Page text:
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Soundtrack review: House of cards – season 3 (Jeff Beal – 2015)

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Soundtrack review: House of cards – season 3 (Jeff Beal – 2015)


I reviewed the music of the first two seasons of “House of cards” after seeing the show in order to replicate that exciting experience and return to that world. There wasn’t much sentimental value, just curiosity. It didn’t matter. The music Jeff Beal wrote grew a life of its own and conquered me. It’s not the type of music that’s in your face, or spectacular, or simply beautiful. Oh no, that would be easy. The music of “House of cards” is shrewd and manipulative like Frank Underwood himself; it has the same condescending smile Kevin Spacey keeps in the corner of his mouth and it has the beauty, wits and sophistication of Robin Wright’s character. The music of house of cards is dark, gorgeous, elegant and addictive, just like the most intriguing and fascinating woman you will ever meet.

When the third season was released, things changed. If until now I couldn’t wait to enjoy the scheming and machinations in the series, this I was ready and prepared to look for the music, to welcome it, to be proactive, to get in its way and to explore every dark corner Jeff Beal tried to hide from me. This time my mind wasn’t the only one being stimulated. I was just as excited about hearing that new violin theme over and over again and chasing those motifs all through the 13 episodes. It was as if I was more aware and new doors of perception had been opened. It was one of those times I was watching a TV show multi dimensionally. Yeah I pay attention to TV music all the time and I notice great pieces and cues that serve the images well. With “House of cards season 3” though the themes were just as important as the characters to me and I was excited every time I caught the trails of a new motif. It was one of the very few times when I was almost writing the review in my mind as the show was developing, without even knowing if there was going to be a release. I was hearing the themes, I was imagining writing about them and I was actually looking into the future at this moment right now when I would finally have the score and I could spend some more time getting to know the music.

And in season 3 the violin really shined… in the first couple of seasons it waited for its turn, making itself noticed every now and then but staying quiet like the composer asked her to. This time though, as the tone of the show changed, it was time for this magnificent instrument alongside its equally emotional cousins the viola and the cello to just lay a dark and deceitful veil around me and surround me with ghosts. The unique musical fabric that Jeff Beal has crafted for “House of cards”, the dark, sensual and intelligent combination of strings, electronic music, trumpet and those haunting female vocal inserts that give me the chills as they come and go like mermaids is one of the most memorable TV soundscapes I have heard on TV in the past 20 years. The musical identity of “House of cards” is so unique, so rich and so inexplicably addictive that I get lost in it as I turn layer after layer of dark velvet. The music is in the same time luscious, intense, alert, accusing, forgiving, revealing. It slithers around me, it drips with darkness and, most importantly, it makes me want to take its hand and run away with it. I want to know all its secrets and I want to explore everything inside it.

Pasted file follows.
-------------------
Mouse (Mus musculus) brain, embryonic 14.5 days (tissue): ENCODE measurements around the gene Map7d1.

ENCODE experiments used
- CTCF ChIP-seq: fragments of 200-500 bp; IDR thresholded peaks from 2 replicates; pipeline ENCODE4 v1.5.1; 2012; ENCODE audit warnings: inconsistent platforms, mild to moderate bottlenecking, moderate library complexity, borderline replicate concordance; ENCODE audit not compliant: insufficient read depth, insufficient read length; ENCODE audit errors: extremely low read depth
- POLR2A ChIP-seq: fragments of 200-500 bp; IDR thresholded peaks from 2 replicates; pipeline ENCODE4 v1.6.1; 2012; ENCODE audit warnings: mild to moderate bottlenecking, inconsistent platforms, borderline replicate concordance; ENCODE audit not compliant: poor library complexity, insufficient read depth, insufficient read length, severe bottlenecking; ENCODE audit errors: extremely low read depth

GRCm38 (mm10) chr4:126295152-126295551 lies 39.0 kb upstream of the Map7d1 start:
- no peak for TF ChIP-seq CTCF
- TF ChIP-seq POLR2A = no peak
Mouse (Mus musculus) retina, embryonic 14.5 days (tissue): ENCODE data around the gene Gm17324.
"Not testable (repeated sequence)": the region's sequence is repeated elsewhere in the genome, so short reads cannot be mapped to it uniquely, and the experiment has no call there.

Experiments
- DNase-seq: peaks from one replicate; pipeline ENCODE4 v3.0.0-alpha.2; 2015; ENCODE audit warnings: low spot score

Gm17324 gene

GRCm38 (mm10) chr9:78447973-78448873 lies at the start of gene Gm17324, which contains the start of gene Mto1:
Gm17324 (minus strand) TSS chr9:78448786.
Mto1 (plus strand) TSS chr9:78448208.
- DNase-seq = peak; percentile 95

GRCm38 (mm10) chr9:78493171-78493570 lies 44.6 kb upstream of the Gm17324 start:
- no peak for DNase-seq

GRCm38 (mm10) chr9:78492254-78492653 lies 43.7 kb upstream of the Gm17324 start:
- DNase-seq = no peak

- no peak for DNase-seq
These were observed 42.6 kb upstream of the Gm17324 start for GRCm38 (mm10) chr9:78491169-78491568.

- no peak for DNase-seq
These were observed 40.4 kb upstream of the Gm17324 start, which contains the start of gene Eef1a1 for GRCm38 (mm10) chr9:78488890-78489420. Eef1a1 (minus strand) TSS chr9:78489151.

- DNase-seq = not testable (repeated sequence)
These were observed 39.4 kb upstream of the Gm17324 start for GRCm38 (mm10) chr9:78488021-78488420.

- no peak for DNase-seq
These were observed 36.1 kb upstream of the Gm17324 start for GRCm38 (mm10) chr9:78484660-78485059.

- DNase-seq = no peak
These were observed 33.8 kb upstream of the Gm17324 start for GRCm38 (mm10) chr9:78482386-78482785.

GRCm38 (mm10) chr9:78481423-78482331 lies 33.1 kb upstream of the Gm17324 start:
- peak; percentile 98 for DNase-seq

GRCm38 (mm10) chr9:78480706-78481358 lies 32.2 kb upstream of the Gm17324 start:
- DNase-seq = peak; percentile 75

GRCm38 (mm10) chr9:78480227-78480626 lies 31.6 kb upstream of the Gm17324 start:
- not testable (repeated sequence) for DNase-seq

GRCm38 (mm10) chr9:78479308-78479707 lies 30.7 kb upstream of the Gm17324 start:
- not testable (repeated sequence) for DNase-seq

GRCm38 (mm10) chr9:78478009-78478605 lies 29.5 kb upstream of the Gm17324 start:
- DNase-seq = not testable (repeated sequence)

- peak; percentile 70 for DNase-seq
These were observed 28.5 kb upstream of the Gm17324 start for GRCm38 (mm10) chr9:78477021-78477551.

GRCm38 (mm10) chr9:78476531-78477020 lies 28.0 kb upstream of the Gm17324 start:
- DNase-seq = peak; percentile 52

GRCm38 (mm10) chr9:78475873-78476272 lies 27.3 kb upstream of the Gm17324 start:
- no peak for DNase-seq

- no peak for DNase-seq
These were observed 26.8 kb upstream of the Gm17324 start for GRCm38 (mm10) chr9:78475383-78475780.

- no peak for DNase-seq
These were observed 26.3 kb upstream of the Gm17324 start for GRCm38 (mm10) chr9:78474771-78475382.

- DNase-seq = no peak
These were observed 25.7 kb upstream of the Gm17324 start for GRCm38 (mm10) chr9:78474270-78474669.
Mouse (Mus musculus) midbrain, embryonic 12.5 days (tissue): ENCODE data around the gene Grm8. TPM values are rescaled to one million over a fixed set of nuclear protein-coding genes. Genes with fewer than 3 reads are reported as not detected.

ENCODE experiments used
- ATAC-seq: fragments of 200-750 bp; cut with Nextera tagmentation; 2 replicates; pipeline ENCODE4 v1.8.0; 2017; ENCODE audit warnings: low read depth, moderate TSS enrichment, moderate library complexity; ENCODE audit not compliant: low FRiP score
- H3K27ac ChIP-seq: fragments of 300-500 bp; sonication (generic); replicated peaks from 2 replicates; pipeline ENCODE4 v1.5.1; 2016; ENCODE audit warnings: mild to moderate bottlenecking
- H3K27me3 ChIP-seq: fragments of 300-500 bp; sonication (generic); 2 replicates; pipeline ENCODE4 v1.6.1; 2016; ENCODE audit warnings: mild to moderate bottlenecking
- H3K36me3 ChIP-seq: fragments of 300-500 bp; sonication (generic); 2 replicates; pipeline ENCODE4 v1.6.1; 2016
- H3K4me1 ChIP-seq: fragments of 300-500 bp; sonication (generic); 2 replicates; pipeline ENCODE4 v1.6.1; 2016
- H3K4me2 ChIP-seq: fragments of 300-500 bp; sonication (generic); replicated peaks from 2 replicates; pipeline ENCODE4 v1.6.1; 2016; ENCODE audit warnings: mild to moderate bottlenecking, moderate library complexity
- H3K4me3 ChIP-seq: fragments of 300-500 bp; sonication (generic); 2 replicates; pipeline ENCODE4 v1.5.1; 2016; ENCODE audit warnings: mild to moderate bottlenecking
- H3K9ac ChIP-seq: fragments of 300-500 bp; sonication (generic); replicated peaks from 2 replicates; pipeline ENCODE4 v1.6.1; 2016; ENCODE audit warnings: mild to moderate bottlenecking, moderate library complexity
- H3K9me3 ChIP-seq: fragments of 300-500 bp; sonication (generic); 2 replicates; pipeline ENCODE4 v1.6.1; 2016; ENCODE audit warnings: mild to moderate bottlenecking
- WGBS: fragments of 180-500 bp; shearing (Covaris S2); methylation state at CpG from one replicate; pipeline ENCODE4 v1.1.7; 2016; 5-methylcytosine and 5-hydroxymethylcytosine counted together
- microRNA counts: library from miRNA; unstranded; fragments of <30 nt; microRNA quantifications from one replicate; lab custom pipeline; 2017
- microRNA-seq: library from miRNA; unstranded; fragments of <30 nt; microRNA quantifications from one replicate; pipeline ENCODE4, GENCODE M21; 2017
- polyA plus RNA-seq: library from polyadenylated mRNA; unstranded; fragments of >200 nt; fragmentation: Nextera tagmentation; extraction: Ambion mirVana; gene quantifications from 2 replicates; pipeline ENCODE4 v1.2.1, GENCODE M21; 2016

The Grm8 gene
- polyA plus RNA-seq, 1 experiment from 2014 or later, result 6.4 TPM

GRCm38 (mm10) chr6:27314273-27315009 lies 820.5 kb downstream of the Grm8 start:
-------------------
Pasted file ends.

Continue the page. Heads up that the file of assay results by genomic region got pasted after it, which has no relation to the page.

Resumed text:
Highlighting single cues? Pointless. Sure I could say that “We were equals” represents this score for me but it would be unfair to the other 90 minutes of this release. Sure an 8 minutes long theme like “Don’t break a promise” makes me forget about time and space but still… not fair to the other 82 minutes. I am so happy that each season gets a 2 CD treatment because more is better in this case. As soon as I am finished I will probably listen to it again.

Yeah, this is one of the best TV scores of the year and, by extension, I wouldn’t mind putting the entire “House of cards” musical legacy right up there with the likes of “The X-Files”, “Buffy” or “Mission: Impossible” as something that will live forever. Until it becomes something to fondly remember and expect in a box set, I hope the show goes on for a few more years and Jeff Beal keeps developing his masterpiece.

Cue rating: 100 / 100

Total minutes of excellence: 95 / 95

Album excellence: 100%


Losing Rachel

Not Coming To Iowa


We Were Equals

Underwood’s New Deal

Don’t Break A Promise

Jordan Valley

He Was Brave

A Desperate Plea

Smoking Cubans

Human Cost

God’s Ear



Capture The Imagination

Expect Landfall

Remy Spurned

Every Intention

I Didn’t Jump


Power Run Amok

Empire Without Heirs

Yard Work

Stamper’s Grief

Taking Rachel

Leaving You

More Courage

Mihnea Manduteanu

I have been listening to film music for 25 years and writing about it since 2014. I've written over 1000 reviews and I can't imagine myself doing anything else. I am also a member of IFMCA (International Film Music Critics Association).

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